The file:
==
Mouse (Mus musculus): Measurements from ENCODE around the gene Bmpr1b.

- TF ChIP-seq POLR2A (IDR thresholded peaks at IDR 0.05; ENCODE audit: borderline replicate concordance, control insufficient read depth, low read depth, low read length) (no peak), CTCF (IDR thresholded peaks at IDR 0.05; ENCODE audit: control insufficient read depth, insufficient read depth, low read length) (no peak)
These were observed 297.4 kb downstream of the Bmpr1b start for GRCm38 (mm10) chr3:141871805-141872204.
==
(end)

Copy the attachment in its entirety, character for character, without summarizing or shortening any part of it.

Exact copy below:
Mouse (Mus musculus): Measurements from ENCODE around the gene Bmpr1b.

- TF ChIP-seq POLR2A (IDR thresholded peaks at IDR 0.05; ENCODE audit: borderline replicate concordance, control insufficient read depth, low read depth, low read length) (no peak), CTCF (IDR thresholded peaks at IDR 0.05; ENCODE audit: control insufficient read depth, insufficient read depth, low read length) (no peak)
These were observed 297.4 kb downstream of the Bmpr1b start for GRCm38 (mm10) chr3:141871805-141872204.